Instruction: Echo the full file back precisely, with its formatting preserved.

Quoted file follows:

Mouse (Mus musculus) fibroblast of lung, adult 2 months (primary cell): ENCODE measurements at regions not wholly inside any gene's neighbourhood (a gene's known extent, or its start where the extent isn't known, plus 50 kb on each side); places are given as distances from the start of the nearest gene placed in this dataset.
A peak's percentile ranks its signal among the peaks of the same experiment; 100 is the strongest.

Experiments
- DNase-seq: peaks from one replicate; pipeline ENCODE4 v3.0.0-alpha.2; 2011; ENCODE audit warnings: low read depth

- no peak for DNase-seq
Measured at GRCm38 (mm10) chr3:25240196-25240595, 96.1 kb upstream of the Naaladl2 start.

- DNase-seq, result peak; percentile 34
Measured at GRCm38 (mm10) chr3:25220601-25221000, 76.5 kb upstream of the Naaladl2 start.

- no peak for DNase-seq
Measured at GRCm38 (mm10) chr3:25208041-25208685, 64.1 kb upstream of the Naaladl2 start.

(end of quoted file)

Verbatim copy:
Mouse (Mus musculus) fibroblast of lung, adult 2 months (primary cell): ENCODE measurements at regions not wholly inside any gene's neighbourhood (a gene's known extent, or its start where the extent isn't known, plus 50 kb on each side); places are given as distances from the start of the nearest gene placed in this dataset.
A peak's percentile ranks its signal among the peaks of the same experiment; 100 is the strongest.

Experiments
- DNase-seq: peaks from one replicate; pipeline ENCODE4 v3.0.0-alpha.2; 2011; ENCODE audit warnings: low read depth

- no peak for DNase-seq
Measured at GRCm38 (mm10) chr3:25240196-25240595, 96.1 kb upstream of the Naaladl2 start.

- DNase-seq, result peak; percentile 34
Measured at GRCm38 (mm10) chr3:25220601-25221000, 76.5 kb upstream of the Naaladl2 start.

- no peak for DNase-seq
Measured at GRCm38 (mm10) chr3:25208041-25208685, 64.1 kb upstream of the Naaladl2 start.